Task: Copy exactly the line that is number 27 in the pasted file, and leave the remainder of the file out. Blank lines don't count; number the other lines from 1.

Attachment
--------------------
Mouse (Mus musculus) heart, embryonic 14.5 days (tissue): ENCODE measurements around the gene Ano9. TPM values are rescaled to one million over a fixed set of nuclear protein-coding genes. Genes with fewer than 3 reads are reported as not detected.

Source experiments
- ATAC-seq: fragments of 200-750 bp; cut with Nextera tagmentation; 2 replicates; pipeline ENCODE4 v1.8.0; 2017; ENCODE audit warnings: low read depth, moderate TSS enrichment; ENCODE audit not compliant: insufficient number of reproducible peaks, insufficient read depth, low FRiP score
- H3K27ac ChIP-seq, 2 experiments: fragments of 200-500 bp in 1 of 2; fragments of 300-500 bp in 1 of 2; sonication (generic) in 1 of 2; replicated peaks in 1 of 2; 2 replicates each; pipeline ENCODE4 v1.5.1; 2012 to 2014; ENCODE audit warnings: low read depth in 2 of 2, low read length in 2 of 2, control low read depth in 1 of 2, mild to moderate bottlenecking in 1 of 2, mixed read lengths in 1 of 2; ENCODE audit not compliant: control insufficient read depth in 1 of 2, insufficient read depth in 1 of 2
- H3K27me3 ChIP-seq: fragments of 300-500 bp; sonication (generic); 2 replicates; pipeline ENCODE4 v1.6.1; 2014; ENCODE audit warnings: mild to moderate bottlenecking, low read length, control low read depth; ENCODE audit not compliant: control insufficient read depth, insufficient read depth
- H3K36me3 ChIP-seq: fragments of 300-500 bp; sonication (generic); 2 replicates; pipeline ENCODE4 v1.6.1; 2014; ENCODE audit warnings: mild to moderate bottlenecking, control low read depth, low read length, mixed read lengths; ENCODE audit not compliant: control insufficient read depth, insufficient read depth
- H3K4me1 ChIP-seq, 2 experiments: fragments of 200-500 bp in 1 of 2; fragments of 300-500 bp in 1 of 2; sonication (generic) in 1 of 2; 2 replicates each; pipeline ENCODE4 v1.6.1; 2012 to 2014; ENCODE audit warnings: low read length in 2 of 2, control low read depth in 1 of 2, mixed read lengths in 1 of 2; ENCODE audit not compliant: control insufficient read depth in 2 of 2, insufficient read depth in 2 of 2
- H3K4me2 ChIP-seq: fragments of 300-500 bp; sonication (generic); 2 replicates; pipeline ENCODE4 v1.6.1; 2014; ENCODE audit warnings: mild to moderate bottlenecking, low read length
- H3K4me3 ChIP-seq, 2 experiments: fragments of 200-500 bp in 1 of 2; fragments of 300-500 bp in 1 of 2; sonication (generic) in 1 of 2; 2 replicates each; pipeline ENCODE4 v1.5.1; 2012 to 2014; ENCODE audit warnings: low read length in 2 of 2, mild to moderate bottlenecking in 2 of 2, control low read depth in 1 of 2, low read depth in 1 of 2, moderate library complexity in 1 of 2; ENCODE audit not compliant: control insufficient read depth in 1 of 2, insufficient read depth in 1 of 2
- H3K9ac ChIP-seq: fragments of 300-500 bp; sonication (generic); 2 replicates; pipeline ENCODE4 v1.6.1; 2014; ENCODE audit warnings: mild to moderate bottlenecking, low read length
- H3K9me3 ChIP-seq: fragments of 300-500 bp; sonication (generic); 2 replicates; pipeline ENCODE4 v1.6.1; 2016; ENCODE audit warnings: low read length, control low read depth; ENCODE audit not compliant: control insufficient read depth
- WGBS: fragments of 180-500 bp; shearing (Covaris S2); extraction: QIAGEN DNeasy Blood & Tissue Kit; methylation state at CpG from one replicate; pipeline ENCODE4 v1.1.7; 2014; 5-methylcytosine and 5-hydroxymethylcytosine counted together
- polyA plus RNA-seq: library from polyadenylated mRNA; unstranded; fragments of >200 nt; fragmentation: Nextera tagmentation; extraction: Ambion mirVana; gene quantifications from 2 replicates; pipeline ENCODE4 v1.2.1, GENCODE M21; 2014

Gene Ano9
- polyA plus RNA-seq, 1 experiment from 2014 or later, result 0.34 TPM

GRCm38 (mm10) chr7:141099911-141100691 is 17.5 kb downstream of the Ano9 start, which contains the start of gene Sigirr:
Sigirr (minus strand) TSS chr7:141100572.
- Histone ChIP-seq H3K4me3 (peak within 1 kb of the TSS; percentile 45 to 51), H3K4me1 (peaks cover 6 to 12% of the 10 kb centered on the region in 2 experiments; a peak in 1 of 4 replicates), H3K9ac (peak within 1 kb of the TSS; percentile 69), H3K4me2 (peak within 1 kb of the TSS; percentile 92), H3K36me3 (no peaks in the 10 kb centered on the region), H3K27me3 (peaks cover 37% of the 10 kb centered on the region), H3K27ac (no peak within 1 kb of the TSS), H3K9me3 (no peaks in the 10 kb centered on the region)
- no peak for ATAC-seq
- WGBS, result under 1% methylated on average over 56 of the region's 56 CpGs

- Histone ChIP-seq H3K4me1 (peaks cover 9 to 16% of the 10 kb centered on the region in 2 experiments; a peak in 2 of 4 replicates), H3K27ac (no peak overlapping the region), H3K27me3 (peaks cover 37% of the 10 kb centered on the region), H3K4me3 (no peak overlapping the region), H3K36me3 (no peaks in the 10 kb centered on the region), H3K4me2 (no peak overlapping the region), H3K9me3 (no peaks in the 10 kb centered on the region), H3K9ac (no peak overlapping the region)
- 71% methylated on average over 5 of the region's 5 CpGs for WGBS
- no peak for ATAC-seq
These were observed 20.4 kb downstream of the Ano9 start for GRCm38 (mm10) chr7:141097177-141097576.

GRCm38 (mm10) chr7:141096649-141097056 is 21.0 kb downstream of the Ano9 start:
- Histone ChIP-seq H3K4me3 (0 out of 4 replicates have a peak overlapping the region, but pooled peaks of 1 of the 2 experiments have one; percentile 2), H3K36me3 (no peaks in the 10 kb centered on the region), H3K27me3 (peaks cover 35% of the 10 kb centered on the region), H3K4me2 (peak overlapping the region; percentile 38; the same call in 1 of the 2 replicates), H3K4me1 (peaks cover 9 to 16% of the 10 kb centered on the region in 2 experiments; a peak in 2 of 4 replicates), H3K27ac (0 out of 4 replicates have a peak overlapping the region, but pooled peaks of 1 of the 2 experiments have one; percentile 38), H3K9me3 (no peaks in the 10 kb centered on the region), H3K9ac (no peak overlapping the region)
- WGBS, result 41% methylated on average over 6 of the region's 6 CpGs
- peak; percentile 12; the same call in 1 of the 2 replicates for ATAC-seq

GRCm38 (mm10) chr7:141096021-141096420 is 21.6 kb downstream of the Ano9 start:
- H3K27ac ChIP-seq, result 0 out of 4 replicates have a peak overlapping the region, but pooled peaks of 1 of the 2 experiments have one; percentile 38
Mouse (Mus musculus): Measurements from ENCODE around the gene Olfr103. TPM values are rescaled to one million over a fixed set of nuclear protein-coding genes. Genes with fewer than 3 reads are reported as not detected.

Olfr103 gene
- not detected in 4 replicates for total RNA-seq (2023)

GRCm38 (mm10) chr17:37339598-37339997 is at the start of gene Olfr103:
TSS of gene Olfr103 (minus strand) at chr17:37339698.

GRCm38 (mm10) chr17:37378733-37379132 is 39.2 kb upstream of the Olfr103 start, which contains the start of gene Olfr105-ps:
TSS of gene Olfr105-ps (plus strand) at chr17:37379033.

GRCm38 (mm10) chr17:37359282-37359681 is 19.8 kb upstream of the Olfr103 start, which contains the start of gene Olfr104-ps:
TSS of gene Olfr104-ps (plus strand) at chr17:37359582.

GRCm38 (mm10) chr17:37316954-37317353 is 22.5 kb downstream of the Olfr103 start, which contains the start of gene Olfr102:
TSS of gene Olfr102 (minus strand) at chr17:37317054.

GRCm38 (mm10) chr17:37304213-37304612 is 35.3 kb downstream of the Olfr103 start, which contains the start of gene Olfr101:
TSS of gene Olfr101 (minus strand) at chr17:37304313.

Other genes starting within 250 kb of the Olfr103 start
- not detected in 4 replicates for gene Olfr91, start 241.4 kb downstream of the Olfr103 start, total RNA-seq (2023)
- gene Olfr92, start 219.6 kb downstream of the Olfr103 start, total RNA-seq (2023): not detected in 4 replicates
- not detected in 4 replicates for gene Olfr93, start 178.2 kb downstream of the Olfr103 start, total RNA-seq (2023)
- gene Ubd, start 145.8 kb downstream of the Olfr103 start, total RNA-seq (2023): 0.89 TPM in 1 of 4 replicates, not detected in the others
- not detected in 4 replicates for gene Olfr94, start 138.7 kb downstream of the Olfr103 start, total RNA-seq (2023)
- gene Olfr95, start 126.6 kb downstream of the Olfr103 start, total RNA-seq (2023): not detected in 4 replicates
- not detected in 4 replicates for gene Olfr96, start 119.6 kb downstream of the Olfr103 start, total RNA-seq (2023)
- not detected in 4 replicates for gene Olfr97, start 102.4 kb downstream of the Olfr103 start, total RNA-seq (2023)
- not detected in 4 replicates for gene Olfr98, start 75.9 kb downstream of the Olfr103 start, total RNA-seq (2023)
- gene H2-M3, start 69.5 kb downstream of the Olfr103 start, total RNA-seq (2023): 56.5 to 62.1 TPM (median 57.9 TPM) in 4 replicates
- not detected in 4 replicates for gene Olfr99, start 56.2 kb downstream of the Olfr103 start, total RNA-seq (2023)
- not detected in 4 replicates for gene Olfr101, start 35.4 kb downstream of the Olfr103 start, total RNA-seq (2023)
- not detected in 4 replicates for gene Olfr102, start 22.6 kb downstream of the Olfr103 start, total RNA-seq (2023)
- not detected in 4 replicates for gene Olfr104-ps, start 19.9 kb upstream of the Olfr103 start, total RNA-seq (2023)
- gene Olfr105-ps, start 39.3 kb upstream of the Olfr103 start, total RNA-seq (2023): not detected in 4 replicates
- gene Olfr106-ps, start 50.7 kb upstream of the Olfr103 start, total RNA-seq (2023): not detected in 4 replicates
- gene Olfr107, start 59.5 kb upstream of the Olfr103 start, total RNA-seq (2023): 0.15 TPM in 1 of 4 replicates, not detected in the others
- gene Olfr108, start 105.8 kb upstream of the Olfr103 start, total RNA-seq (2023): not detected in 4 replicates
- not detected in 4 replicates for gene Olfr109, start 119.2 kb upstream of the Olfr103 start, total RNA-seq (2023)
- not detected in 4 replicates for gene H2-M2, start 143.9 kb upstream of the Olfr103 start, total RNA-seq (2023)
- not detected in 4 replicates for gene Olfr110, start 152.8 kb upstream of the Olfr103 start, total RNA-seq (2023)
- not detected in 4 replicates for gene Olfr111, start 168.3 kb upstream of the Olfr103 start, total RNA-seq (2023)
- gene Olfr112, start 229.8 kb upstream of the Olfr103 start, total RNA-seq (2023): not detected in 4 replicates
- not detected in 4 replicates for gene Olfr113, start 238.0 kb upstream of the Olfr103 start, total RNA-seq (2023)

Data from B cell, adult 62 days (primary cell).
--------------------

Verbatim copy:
- WGBS, result 41% methylated on average over 6 of the region's 6 CpGs